What Is It About Graphs In Economics?

848 words - 4 pages

Graphs are the bread and butter of economics. The reason is that economics is a social science that attempts to understand the overall functioning of whole economies, and within them the behavior of firms and individuals engaged in producing and purchasing millions of different goods and services, ranging from iPhone to house cleaning. To make matters worse, economies, individuals and firms are dynamic and constantly changing over time. Since it would be impossible and cumbersome to describe all these features of an economy in such minute details, economists put information on graphs and summarize the world within the confines of two axes. They make complicated points easy to understand. ...view middle of the document...

The downward sloping demand curve shows that as price goes down (up), the quantity demanded increases (decreases), while the supply curve shows that as price goes down (up), the quantity supplied decreases (increases). The equilibrium price and quantity of the commodity in the market are q1 and p1, determined by the intersection of the two curves, S1 and D1.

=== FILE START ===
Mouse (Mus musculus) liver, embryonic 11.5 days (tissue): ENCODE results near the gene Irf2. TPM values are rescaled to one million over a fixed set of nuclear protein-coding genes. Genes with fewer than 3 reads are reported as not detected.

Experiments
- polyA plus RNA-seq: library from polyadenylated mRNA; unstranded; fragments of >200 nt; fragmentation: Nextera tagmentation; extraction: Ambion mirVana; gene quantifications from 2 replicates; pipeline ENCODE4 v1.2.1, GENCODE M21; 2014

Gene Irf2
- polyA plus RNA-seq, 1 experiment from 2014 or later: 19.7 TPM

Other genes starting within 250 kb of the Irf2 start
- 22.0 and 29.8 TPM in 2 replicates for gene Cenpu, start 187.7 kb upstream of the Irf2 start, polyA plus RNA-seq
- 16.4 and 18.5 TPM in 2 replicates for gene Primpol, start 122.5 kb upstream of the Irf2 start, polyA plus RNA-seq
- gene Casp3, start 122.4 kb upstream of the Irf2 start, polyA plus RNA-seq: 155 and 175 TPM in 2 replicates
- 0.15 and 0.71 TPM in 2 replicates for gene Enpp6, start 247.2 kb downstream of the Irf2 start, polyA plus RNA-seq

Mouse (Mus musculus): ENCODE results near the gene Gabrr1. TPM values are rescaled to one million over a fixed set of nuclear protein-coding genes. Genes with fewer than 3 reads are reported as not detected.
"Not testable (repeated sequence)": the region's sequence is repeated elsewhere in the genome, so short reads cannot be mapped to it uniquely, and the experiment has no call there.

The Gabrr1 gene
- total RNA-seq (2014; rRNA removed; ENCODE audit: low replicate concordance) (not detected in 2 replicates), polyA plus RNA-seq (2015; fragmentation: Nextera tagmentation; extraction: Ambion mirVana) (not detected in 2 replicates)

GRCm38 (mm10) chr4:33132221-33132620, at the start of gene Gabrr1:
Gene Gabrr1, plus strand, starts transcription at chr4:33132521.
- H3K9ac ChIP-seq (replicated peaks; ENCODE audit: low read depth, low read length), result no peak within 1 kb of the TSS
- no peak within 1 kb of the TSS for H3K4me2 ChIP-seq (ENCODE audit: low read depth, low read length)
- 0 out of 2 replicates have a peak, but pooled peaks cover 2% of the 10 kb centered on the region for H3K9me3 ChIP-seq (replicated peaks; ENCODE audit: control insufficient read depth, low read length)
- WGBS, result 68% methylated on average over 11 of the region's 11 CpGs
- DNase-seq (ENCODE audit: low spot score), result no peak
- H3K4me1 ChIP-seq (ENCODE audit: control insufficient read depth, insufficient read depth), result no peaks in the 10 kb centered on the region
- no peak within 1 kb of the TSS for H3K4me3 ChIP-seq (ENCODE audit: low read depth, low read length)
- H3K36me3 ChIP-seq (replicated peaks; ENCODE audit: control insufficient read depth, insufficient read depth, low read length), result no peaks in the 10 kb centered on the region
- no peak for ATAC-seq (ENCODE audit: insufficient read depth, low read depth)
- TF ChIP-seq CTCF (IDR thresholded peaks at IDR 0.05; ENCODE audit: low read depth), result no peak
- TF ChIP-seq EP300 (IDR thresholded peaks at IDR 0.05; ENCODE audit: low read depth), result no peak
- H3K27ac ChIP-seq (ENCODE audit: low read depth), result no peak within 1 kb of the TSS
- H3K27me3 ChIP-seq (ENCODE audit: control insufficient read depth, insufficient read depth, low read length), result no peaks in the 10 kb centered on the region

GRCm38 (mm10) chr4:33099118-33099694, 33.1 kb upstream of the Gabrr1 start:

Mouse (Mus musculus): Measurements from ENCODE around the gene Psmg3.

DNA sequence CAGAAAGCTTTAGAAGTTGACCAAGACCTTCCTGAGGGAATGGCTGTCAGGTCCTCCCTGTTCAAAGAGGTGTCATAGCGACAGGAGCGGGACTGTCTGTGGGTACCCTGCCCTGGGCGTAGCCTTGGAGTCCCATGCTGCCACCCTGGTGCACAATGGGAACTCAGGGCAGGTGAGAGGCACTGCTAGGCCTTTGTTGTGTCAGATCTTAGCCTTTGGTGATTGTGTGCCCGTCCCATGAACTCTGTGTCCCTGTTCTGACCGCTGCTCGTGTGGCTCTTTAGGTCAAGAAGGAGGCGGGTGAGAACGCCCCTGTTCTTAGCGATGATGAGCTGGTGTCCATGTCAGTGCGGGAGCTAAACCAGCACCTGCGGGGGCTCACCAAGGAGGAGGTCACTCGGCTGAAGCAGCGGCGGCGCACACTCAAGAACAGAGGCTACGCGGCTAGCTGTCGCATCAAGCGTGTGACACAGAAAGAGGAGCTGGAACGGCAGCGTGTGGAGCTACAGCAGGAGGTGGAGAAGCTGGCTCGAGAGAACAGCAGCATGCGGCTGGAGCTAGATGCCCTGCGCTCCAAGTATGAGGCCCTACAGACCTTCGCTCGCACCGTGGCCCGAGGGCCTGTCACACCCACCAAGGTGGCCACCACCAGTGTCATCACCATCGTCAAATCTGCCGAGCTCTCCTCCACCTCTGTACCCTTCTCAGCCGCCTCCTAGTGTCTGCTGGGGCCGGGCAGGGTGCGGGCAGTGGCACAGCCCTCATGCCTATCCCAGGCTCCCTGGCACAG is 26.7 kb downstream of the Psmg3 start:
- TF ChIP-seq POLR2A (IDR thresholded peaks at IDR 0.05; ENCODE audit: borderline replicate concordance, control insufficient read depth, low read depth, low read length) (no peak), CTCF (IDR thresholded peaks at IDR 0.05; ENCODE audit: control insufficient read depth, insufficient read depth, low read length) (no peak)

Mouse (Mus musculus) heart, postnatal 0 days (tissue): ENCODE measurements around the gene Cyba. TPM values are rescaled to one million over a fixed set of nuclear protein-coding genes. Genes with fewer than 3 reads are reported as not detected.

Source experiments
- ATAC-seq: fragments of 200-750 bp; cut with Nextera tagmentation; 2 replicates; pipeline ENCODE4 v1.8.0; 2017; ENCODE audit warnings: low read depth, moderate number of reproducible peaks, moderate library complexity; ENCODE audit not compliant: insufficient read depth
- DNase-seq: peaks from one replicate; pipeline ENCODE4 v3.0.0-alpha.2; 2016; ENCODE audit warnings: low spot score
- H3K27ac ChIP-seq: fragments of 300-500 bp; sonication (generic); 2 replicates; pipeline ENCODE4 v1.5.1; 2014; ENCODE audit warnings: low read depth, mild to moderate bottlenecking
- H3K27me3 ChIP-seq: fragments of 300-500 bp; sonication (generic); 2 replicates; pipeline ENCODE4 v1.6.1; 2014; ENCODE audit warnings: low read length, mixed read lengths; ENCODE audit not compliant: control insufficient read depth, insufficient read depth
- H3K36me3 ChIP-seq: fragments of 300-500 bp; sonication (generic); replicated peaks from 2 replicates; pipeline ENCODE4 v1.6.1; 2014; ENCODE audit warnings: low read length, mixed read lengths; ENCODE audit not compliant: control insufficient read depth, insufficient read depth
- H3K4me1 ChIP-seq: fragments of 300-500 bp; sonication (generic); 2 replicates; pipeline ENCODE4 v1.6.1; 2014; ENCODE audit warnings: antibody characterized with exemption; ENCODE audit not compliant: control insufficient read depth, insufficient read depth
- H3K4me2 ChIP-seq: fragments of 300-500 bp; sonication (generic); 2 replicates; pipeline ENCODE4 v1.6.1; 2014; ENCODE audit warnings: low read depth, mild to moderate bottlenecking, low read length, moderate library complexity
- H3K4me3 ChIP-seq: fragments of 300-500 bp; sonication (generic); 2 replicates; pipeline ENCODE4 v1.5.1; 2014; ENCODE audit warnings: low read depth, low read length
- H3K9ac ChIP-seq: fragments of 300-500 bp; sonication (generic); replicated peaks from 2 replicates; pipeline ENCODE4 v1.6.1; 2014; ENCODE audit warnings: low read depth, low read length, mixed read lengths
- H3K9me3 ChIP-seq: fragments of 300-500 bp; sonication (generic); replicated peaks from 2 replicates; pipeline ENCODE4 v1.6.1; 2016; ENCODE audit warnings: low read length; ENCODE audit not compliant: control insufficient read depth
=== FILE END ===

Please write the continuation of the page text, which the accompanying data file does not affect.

Marshall then proceeded to examine how changes in technology, tastes, prices of complementary and substitute goods, as well as the weather impact equilibrium market price and quantity. For example, the impact of a drought on the supply of wheat is depicted by a shift of the supply curve from S1 to S2, meaning that a lesser amount would be supplied at each possible price. The intersection of S2 and D1 result in a new equilibrium price and quantity, between p3 and p1 and q3 and q1. Demand could also shift as a result of a change in tastes or the price of substitute goods or income. Suppose that income in the market under analysis goes up (down), the demand curve would shift to the right (left), implying that consumers demand a larger (smaller) amount at each price.
Marshall´s analysis has been extended to many areas, among them the impact of government mandated rent control on housing supply; the effects of taxes and subsidies on the quantity demanded of a commodity; the supply of crime by criminals, and the demand for crime protection by society ; to ethics and freedom as goods to be valued for themselves; and, to family decisions such as choosing a spouse, having children , marriage in...

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